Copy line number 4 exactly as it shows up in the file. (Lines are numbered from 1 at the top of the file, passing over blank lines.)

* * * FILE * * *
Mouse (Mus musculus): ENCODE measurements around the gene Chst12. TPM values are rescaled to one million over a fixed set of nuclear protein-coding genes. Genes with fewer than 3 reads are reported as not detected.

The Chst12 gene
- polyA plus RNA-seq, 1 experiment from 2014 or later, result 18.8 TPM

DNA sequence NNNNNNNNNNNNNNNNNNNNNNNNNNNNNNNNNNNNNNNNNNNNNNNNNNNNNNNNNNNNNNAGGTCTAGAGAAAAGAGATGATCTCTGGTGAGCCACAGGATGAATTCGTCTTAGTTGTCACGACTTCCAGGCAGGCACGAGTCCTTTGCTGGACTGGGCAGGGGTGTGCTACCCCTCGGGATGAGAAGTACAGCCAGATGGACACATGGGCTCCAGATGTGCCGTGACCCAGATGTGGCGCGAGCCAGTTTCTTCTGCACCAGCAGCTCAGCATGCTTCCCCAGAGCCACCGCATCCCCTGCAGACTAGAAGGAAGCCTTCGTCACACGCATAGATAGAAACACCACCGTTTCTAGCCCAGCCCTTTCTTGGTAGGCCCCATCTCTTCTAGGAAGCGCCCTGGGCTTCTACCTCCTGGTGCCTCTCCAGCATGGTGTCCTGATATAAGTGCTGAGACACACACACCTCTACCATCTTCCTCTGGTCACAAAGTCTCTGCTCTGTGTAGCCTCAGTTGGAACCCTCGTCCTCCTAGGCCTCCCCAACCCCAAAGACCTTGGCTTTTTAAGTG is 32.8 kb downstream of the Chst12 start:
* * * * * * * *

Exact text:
DNA sequence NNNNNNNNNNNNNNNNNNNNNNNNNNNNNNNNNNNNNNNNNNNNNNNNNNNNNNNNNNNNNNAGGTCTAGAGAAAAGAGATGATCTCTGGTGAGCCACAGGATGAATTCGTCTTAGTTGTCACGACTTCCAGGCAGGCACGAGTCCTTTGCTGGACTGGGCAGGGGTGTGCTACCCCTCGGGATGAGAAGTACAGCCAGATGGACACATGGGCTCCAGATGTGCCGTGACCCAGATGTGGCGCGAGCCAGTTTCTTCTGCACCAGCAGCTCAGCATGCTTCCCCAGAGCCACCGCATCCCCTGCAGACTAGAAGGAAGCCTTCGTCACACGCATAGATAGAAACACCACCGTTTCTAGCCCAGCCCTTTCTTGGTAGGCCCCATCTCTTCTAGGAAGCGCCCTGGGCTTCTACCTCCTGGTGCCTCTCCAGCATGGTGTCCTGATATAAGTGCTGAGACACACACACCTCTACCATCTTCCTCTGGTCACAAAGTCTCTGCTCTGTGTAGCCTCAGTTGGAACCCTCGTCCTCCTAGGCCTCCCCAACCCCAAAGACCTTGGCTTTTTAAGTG is 32.8 kb downstream of the Chst12 start: